Conjugate heat transfer in a rotating disc with holes

  • K. N. Volkov

Problems connected with the simulation of conjugate heat transfer in the flow of a viscous compressible fluid past a rotating disc with holes are considered. The discretization of the equations describing the temperature distribution inside a solid body and the fluid flow characteristics, the construction of computational meshes, and the control of the integration time step are considered. The results of the calculations of the metal temperature at control points of the model and the heat transfer coefficient distribution over its boundaries are presented.


conjugate heat transfer rotating disc numerical simulation turbulence 


Unable to display preview. Download preview PDF.

Unable to display preview. Download preview PDF.


  1. 1.
    D. Bohn, U. Kruger, and K. Kusterer, Conjugate heat transfer: an advanced computational method for the cooling design of modern gas turbine blades and vanes, in: Heat Transfer in Gas Turbine, WIT Press, Southampton (2001), pp. 58–108.Google Scholar
  2. 2.
    D. L. Rigby and J. Lepicovsky, Conjugate heat transfer analysis of internally cooled configurations, ASME Paper, No. 2001-GT-0405 (2001).Google Scholar
  3. 3.
    Y. Okita and S. Yamawaki, Conjugate heat transfer analysis of turbine rotor–stator systems, ASME Paper, No. 2002-GT-30615 (2002).Google Scholar
  4. 4.
    D. Bohn, J. Ren, and K. Kusterer, Conjugate heat transfer analysis for film cooling configurations with different hole geometries, ASME Paper, No. 2003-GT-38369 (2003).Google Scholar
  5. 5.
    K. Kusterer, D. Bohn, T. Sugimoto, and R. Tanaka, Conjugate calculations for a film-cooled blade under different operating conditions, ASME Paper, No. 2004-GT-53719 (2004).Google Scholar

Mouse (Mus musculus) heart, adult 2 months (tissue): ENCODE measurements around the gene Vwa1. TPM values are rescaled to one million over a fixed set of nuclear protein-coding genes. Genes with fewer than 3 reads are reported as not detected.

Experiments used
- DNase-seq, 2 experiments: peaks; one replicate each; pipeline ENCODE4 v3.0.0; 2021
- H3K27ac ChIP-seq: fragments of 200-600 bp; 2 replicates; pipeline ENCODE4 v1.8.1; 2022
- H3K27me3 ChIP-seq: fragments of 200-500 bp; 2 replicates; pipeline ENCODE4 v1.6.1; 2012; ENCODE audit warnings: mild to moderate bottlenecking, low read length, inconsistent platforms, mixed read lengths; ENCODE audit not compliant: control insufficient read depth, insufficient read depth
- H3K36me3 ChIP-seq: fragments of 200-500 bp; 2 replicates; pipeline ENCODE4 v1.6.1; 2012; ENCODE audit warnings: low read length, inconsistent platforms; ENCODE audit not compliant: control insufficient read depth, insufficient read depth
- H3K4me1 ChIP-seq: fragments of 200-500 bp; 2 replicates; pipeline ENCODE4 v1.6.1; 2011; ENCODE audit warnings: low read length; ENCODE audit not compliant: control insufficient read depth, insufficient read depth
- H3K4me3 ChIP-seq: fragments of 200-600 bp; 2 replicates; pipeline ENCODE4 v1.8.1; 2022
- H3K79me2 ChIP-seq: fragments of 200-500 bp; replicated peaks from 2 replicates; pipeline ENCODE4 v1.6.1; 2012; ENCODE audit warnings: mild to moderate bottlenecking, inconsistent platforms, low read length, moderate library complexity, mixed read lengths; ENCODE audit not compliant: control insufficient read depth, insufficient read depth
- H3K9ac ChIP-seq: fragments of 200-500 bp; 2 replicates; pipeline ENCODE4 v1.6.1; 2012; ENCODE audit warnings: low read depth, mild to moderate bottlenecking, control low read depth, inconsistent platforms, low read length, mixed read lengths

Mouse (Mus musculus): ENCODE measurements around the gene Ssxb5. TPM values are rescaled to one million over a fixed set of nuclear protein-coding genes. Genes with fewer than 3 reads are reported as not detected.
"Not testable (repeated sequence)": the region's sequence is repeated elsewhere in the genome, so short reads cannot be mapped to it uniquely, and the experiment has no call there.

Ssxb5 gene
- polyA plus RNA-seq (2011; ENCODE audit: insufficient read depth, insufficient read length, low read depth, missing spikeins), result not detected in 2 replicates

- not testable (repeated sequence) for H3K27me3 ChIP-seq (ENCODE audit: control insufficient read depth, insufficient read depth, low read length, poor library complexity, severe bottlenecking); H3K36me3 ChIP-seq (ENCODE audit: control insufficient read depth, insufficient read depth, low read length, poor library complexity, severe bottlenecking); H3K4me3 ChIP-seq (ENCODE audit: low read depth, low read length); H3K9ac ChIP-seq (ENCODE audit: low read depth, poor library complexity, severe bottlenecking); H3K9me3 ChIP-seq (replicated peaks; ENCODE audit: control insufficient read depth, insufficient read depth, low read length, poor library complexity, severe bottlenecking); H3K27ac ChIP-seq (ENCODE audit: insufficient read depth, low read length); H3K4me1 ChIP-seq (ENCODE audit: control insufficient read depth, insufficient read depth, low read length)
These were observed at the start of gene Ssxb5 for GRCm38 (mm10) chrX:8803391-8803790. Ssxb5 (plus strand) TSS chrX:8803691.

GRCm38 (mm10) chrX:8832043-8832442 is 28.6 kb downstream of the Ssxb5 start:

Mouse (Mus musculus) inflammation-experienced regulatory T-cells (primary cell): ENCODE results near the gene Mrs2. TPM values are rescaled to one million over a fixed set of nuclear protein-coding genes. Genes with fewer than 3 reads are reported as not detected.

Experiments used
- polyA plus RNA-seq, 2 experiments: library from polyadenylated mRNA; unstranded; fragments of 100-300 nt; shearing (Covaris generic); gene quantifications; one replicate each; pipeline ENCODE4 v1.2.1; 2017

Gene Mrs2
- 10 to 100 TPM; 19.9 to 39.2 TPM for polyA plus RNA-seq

6. 6.
    L. V. Lewis and J. I. Provins, A non-coupled CFD–FE procedure to evaluate windage and heat transfer in rotor–stator cavities, ASME Paper, No. GT2004-53246 (2004).Google Scholar
  7. 7.
    K. Saunders, S. Alizadeh, L. V. Lewis, and J. Provins, The use of CFD to generate heat transfer boundary conditions for a rotor–stator cavity in a compressor drum thermal model, ASME Paper, No. GT2007-28333 (2007).Google Scholar
  8. 8.
    H. Li and A. J. Kassab, A Coupled FVM/BEM approach to conjugate heat transfer in turbine blades, AIAA Paper, No. 94-1981 (1994).Google Scholar
  9. 9.
    J. A. Verdicchio, J. W. Chew, and N. J. Hills, Coupled fluid/solid heat transfer computation for turbine discs, ASME Paper, No. 2001-GT-0123 (2001).Google Scholar
  10. 10.
    A. V. Mirzamoghadam and Z. Xiao, Flow and heat transfer in an industrial rotor-stator rim sealing cavity, J. of Eng. for Gas Turbines and Power, 124, No. 1, 125–132 (2002).CrossRefGoogle Scholar
  11. 11.
    J. Illingworth, N. Hills, and C. Barnes, 3D fluid-solid heat transfer coupling of an aero-engine preswirl system, ASME Paper, No. 2005-GT-68939 (2005).Google Scholar
  12. 12.
    K. N. Volkov, Solution of conjugate heat transfer problems and transfer of thermal loads between a fluid and a solid body, Vych. Metody Programmir., 8, No. 1, 265–274 (2007).Google Scholar
  13. 13.
    Z. Sun, J. W. Chew, N. J. Hills, K. N. Volkov, and C. J. Barnes, Efficient FEA/CFD thermal coupling for engineering applications, ASME Paper, No. GT2008-50638 (2008).Google Scholar
  14. 14.
    O. C. Zienkiewicz, The Finite Element Method in Engineering Science, McGraw-Hill, New York (1977).Google Scholar
  15. 15.
    K. N. Volkov, Use of the control volume method for solving problems of the fluid and gas mechanics of on nonstructured grids, Vych. Metody Programmir., 6, No. 1, 43–60 (2005).Google Scholar
  16. 16.
    A. Northrop and J. W. Owen, Heat transfer measurements in rotating disc systems — the free disc, Int. J. Heat Fluid Flow, 9, No. 1, 19–26 (1988).CrossRefGoogle Scholar

Copyright information

© Springer Science+Business Media, Inc. 2010

Authors and Affiliations

  1. 1.University of Surrey GuildfordSurreyGreat Britain

Personalised recommendations